No perfect sixth order duplet tiling exists, either open or closed, and we do not need a computer search to be sure, because we can demonstrate this with the "parity argument," something I learned about from Jon Wild in the context of polyominoes. The 12-point line has 6 odd points and 6 even points, and each motif must cover either even points or odd points or one of each. Using the parity argument, one can never be sure that a tiling is possible, but one can be sure that a tiling is not possible if the even and odd points can not be covered with the available motifs. In this case the six motifs must tile a 12-point line, and since 12 is the product of 3 * 4, the points modulo 3 and modulo 4 must all be covered an equal number of times. But without going further than modulo 2, one can already see that there is a problem. In the list below, consider the possible combinations. The six odd points and the six even points of our 12-point line can not be filled with these six motifs. The best one can do is tile 7 odd points and 5 even ones or 5 odd points and 7 even ones.

Motif odd and even points that can be covered

(0,1) 1,1

(0,2) 2,0 or 0,2

(0,3) 1,1

(0,4) 2,0 or 0,2

(0,5) 1,1

(0,6) 2,0 or 0,2

Similarly, to tile the 7th order, filling a line of 14 points with 7 motifs, the odd and even number of points must be tiled the same number of times, and again the situation does not permit this. Working with the list below, we must end up filling 6 odd points and 8 even ones, or the other way around.

Motif odd and even points that can be covered

(0,1) 1,1

(0,2) 2,0 or 0,2

(0,3) 1,1

(0,4) 2,0 or 0,2

(0,5) 1,1

(0,6) 2,0 or 0,2

(0,7) 1,1

The parity argument allows us to continue this logic, which alternates every two orders. For orders 6 and 7, a perfect duplet tiling is impossible, for orders 8 and 9 it is possible, for orders 10 and 11 it is impossible, and so on. Jon Wild recently found 376 perfect duplet tilings of order 8, and there are no doubt thousands of solutions farther out there if one wishes to run the computer long enough to find them.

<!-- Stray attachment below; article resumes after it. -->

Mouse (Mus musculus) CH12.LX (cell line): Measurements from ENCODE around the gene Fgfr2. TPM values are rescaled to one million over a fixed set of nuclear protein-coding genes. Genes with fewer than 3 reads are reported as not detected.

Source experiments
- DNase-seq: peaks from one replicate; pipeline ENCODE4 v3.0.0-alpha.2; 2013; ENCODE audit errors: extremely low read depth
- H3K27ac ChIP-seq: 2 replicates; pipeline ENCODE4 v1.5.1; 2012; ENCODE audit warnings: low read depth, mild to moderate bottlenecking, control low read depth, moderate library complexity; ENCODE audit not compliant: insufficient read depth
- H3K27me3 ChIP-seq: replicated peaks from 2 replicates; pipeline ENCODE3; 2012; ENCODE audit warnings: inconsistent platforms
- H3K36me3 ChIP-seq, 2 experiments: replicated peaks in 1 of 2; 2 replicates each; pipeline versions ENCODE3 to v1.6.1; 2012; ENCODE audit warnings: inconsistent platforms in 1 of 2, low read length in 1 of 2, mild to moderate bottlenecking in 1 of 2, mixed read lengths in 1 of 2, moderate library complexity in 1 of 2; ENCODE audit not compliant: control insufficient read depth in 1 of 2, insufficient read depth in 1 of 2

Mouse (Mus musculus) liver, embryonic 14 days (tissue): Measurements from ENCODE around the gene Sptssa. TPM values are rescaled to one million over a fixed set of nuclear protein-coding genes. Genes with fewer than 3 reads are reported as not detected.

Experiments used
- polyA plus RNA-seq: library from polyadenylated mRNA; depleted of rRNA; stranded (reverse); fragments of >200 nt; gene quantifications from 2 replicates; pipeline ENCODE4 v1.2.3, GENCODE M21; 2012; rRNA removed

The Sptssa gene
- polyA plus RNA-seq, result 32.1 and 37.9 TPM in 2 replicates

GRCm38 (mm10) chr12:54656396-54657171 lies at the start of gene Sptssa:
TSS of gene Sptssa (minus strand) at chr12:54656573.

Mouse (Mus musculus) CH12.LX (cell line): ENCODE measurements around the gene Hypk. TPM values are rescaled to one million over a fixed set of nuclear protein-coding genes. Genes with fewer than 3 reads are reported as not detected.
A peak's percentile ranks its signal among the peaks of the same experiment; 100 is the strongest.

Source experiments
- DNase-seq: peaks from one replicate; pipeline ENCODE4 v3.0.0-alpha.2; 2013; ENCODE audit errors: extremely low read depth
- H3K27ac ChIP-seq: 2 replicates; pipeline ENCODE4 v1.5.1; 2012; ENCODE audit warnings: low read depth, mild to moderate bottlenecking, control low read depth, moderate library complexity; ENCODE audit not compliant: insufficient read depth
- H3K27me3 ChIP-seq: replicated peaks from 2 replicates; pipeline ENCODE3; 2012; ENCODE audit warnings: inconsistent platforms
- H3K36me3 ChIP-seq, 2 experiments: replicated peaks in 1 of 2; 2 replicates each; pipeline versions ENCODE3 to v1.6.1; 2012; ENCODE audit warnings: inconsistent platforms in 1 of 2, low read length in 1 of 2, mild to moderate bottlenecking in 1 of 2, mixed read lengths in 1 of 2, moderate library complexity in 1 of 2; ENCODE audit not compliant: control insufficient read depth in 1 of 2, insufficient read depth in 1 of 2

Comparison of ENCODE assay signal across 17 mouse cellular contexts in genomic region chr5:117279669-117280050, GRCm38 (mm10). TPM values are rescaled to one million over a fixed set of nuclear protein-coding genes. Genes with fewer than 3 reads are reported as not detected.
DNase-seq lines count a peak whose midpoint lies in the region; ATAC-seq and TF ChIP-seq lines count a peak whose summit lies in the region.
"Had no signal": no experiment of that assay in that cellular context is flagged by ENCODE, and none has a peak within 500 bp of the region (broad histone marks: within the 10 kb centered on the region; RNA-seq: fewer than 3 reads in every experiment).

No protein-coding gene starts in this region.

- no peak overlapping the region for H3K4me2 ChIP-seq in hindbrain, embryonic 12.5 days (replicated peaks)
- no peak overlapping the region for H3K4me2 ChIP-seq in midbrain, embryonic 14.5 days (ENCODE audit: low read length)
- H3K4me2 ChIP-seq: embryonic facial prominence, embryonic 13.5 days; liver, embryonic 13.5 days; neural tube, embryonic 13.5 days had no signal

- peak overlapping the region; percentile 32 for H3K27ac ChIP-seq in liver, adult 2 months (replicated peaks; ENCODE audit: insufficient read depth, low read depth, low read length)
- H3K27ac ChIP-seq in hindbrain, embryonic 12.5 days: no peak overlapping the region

The greater problem for mathematicians is to try to figure out what possible connections this might have with other branches of mathematical research, and what general wisdom we might derive from observations about perfect tilings. For the moment even the well researched perfect square tilings remain largely in the category of mathematical games, not taken very seriously above the level of Scientific America. But perhaps a wider significance will be seen later, and perhaps some good music can also emerge. At least I am working on it

Book and Articles by Tom Johnson

Self-Similar Melodies, 1996, 289 pp. Like Rational Melodies, Tilework, Tilework for Piano, and other compositions, available from Editions 75, 75 rue de la Roquette, 75011 Paris. email: tom@johnson.org. Web site: www.tom.johnson.org

"Automatic Music" in Actes des Journées d'informatique musicale 98, pp. F1 - 1 to F1 — 5, CNRS-LMA, 31 Chemin Joseph-Alguier, 13402 Marseille Cedex 20.

"Self-Replicating Loops" in Journées d’Informatique musicale, 1999, CEMAMu, CNET-B403, 38-40, rue du Général Leclerc, 92794 Issy-les-Moulineaux Cedex 9

"Objets mathématiques trouvés," Seminaire Entretemps: Musique, mathématiques et philosophie, IRCAM, January 2001. also available at www.tom.johnson.org.

"Tiling the line (Pavage de la ligne)," Journées de l’informatique musicale, June 2001, Bourges. Institut international de musique éléctroacoustique de Bourges, BP 39 18001, Bourges cedex.

"Tiling the Line in Theory and in Practice, Seminaire MaMux, IRCAM, February 2002.

"Some Observations on Tiling Problems," Seminaire MaaMuX, IRCAM, January, 2003

"Tiling Melodies, Tiling Chords," Computer Music Modeling and Retrieval, June 2003, LIRMM, CNRS, Université de Montpellier II.

"Music and Combinations," meeting sponsored by La Métive, La Creuse, December 2003.